Barack Obama says he wants universal health care. Really? Health Care for the whole universe? [pictures of spiral galaxies] Even for Osama bin Laden? [pictures of Obama and bin Laden next to each other]
It proceeds to my favourite, the same ominous voice intoning that “Barack Obama says he wants to provide tax breaks to child molesters”. At that the McCain character asks, is that true? The advertising executive explains that Obama has proposed giving tax breaks to all Americans, and that would certainly include child molesters.
I thought of this when I heard about this recent BBC interview with Home Secretary Theresa May, explaining why the police were justified in using anti-terrorism laws to interrogate David Miranda, who was suspected of nothing other than ferrying documents that the UK wanted to keep secret between two journalists. Despite the fact that the law seems to allow detention only for the purpose of ascertaining whether the person detained is a terrorist, May argues that the information he was carrying “could be of benefit to terrorists”. Of course, as William Saletan has pointed out, this is a climb-down from the Home Office’s earlier language that Miranda carried “information that would help terrorism”, and that many people believe — and certainly the journalists and their publishers seem to believe — that publishing this information would help everyone. If it helps terrorists, then only incidentally.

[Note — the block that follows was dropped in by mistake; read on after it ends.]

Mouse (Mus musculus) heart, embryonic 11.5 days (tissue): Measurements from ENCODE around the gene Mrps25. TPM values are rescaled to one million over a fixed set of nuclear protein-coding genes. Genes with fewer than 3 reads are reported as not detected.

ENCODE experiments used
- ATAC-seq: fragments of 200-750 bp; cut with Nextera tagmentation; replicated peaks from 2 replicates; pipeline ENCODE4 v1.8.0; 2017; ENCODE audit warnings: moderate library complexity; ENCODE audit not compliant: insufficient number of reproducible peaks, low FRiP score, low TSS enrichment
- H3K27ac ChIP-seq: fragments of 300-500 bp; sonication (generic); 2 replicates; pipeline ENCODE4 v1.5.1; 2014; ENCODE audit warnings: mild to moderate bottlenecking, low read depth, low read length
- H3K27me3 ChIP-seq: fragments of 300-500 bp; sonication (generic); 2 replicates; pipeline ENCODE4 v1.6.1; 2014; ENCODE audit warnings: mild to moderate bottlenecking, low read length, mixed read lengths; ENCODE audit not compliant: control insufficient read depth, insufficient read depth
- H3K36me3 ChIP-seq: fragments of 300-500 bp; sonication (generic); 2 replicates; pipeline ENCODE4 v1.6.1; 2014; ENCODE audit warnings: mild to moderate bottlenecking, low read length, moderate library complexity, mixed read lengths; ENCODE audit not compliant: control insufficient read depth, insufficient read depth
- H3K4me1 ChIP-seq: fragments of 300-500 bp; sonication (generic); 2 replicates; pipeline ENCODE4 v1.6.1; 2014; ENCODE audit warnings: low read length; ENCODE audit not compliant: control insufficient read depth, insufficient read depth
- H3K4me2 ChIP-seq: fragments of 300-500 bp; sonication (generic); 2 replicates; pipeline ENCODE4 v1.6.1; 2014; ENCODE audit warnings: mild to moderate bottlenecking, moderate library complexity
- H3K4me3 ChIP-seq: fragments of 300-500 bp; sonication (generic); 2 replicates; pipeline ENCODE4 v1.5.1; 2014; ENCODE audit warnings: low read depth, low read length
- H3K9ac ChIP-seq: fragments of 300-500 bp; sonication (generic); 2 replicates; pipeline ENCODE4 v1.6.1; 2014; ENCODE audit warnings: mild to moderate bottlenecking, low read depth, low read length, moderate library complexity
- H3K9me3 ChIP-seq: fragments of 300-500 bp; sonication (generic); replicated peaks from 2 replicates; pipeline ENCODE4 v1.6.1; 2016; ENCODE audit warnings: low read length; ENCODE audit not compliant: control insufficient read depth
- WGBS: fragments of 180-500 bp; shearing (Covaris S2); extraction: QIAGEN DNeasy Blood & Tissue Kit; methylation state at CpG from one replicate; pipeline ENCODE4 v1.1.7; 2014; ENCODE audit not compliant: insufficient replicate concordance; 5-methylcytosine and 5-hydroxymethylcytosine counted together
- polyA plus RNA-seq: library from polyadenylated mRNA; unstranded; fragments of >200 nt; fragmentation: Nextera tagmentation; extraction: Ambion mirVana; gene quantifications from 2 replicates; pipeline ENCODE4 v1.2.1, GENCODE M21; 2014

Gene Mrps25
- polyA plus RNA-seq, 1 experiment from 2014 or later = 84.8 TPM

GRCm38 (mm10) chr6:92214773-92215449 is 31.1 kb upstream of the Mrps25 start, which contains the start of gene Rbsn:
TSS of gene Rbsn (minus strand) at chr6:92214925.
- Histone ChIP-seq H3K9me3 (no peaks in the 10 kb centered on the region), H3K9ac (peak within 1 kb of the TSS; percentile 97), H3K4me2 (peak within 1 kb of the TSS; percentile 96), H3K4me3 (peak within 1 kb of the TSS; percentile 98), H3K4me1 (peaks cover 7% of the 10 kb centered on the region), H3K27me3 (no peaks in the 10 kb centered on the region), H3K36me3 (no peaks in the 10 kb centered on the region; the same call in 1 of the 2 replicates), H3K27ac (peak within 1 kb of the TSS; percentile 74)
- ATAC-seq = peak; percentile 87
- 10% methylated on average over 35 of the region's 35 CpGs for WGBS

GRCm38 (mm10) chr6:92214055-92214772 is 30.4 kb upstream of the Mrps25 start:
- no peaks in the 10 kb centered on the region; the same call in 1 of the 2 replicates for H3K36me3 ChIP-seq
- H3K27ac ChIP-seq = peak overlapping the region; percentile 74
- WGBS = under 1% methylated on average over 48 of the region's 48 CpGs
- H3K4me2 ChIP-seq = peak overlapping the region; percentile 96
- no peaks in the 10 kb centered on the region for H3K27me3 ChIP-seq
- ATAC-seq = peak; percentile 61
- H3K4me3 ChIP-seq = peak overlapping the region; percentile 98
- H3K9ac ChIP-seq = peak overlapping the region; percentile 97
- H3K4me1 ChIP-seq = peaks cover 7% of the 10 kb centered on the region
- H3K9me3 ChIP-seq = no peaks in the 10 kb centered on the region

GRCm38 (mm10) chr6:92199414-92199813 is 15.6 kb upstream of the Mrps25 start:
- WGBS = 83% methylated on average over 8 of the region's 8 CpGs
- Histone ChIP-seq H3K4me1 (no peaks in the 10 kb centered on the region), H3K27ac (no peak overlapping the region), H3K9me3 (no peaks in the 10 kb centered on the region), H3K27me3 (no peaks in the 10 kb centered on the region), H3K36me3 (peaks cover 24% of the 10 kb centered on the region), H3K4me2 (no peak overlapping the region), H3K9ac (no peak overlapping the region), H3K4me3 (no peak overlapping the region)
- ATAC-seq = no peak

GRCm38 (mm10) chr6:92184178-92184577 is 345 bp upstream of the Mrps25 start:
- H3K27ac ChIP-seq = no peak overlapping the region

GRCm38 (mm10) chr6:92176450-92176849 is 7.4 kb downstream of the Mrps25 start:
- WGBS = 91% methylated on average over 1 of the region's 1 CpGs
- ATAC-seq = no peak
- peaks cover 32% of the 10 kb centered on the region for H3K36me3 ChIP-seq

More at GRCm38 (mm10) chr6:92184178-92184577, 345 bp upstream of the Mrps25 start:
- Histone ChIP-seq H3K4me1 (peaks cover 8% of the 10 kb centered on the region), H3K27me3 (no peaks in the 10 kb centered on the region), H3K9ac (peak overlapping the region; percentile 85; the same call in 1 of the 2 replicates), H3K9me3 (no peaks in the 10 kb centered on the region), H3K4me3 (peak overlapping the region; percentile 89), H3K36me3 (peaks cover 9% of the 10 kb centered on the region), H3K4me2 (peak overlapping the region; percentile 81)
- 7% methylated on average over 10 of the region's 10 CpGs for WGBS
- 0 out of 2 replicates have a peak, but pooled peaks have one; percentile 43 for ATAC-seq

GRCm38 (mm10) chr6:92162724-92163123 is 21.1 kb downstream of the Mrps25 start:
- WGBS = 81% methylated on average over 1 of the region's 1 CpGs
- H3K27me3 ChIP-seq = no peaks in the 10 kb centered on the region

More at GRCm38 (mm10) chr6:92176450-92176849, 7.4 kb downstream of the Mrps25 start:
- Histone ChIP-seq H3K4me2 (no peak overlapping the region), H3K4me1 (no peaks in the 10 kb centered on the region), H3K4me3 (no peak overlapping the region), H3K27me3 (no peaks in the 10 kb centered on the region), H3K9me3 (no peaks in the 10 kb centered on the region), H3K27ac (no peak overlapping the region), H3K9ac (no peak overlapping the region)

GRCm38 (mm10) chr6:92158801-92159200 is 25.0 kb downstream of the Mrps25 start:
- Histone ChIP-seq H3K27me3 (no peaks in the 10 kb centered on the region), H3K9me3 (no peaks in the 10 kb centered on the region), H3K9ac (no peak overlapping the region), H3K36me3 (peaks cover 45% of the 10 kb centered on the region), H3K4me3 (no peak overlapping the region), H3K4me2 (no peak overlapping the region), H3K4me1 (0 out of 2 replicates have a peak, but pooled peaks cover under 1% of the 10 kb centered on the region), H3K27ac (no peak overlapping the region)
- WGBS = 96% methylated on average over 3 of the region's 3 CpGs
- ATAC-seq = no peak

Or, as Theresa May would have rewritten the SNL sketch,
Glenn Greenwald and Eric Snowden say they want to provide secret information about US and UK espionage activities to al Qaeda.
The UK government has been aggressively defending its decision to interrogate Glenn Greenwald’s partner David Miranda for his links to Edward Snowden’s purloined NSA files. The Guardian reports
A Home Office spokesperson said: “The government and the police have a duty to protect the public and our national security. If the police believe that an individual is in possession of highly sensitive stolen information that would help terrorism, then they should act and the law provides them with a framework to do that. Those who oppose this sort of action need to think about what they are condoning.”